Israeli PM threatens MP visiting families of 'attackers'

Israeli Prime Minister demands Arab-Israeli lawmakers who visited families of alleged Palestinian ‘attackers’ to be banned from parliament

Photo by: AFP (Archive)
Photo by: AFP (Archive)

Israeli Prime Minister Benjamin Netanyahu speaks during a ceremony on Nov. 5, 2014.

Updated Feb 8, 2016

Israeli Prime Minister, Benjamin Netanyahu, has called Arab-Israeli MP visiting families of alleged Palestinian “attackers” to be banned from parliament

Netanyahu blamed three Arab-Israeli lawmakers on Sunday over “going to console the families of murderers" and rejected to integrate them into the Israeli community.

"I would like to examine new and reinforced legislative changes to ensure that anyone who acts in this direction will not serve in the Israeli Knesset [Israeli Parliament]," he said.

"I think this is an important statement as to what kind of society we want," Netanyahu added.

The Israeli government often accuses Palestinian politicians and Arab-Israeli lawmakers of “provoking" the recent series of violence that has cost the life of 30 Israelis and foreigners, while more than 160 Palestinians have been shot dead by Israeli Forces, since Oct. 1, 2015.

Arab-Israeli lawmaker Haneen Zoabi responded to the criticisms from Israeli’s last week, over his recent meeting with the families of alleged attackers. She has continues to say that the alleged attackers were "defending national and human dignity."

She has criticised and let on the Israeli policy of keeping the bodies of Palestinians killed in the series of alleged assaults.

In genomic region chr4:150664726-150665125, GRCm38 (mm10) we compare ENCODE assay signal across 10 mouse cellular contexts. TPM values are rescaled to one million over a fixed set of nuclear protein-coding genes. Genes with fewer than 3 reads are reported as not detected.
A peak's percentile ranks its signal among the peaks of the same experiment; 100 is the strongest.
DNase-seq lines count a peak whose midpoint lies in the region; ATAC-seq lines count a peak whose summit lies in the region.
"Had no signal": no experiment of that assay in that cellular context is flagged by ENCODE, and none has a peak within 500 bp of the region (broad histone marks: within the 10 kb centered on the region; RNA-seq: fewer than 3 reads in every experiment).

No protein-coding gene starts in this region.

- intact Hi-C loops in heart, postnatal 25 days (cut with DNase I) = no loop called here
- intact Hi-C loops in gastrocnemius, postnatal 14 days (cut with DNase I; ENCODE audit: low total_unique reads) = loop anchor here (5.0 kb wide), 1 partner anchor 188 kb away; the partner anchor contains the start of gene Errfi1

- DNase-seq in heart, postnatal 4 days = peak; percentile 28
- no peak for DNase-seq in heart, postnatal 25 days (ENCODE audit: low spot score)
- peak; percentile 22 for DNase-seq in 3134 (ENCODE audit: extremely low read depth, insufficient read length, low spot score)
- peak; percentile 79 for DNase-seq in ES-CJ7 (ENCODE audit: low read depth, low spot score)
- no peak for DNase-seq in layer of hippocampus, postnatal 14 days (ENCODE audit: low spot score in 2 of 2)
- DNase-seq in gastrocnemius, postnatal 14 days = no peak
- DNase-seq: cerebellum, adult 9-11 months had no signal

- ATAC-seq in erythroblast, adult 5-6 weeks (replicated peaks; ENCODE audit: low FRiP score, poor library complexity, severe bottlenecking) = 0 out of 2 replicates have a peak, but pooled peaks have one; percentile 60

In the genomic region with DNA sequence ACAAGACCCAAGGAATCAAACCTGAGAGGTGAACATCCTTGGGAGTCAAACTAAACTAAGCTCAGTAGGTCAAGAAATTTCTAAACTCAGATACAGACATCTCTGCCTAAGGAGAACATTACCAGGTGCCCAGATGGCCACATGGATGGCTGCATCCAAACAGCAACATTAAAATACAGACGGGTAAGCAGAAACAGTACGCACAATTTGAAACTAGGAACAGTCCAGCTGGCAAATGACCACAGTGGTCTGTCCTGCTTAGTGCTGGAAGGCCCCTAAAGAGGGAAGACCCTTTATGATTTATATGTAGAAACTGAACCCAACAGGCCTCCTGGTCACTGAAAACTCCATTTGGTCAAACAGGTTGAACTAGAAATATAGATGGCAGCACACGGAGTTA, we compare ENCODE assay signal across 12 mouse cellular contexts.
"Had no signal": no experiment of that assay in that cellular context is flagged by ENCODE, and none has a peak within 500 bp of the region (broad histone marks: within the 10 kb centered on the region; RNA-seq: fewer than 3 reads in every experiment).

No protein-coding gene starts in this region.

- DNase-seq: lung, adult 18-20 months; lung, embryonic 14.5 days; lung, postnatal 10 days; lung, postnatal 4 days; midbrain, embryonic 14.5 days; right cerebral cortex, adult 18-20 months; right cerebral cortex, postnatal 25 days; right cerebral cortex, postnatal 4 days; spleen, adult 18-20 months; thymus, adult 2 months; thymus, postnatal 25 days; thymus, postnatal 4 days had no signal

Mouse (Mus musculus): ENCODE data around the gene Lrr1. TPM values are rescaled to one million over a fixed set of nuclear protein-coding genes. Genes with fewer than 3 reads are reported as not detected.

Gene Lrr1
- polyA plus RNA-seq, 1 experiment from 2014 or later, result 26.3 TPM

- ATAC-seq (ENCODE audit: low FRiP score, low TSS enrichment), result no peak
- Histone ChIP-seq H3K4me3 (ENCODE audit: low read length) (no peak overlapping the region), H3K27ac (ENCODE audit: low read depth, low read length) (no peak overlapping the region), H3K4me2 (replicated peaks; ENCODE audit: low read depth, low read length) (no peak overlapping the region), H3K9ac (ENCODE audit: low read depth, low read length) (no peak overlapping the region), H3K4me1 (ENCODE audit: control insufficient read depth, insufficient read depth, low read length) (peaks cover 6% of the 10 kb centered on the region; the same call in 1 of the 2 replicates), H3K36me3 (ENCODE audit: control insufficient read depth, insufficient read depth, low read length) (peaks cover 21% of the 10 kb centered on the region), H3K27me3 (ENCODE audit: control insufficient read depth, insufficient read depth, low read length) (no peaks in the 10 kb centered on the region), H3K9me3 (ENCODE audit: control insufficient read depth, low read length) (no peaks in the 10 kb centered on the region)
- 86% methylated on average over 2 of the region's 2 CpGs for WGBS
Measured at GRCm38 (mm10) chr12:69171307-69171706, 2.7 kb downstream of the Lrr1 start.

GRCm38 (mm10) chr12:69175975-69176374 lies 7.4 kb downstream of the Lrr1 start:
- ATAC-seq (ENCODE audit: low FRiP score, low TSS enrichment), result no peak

The Times of Israel said on Sunday that an Israeli court had punished Zoabi -- one of the Israeli parliament’s most outspoken Arab members -- with a six-month suspended prison sentence and a $750 fine for “humbling" Israeli police officers of Arab origin.

Last December, a number of right-wing Israeli politicians, who are under the leadership of controversial ex-Foreign Minister Avigdor Lieberman, tried Zoabi and her Balad party to moved away from the Israeli Parliament.

The parliament accepted measures that would let Israeli Forces to strip search -including the removal of all their clothes- for anyone who was considered to be "suspicious."

Other affirmed measures include; allowing Israeli forces to commence fire over protesters who throw stones, longer jail sentence for non-adults, accused of stone-throwing, pulling down the homes of Palestinian suspects and attackers along with holding of the bodies of Palestinians killed.

During the recent incidents, most of the Palestinians killed have been teenagers as young as 12-years-old, some of whom were killed by armed Israeli civilians and others by Israeli Security Forces who allege Palestinians with attempting attacks.

Palestinians say that the recent violence is the result of frustration from nearly half-a-century of occupation and they accuse Israel of using excessive force to suppress the unrest, while Israel says the unrest has been caused by a provocation surrounding the holy site of Al Aqsa Mosque compound.

Palestinian authorities say that the younger generation has no hope for their future, living under tight Israeli security measures.

TRTWorld and agencies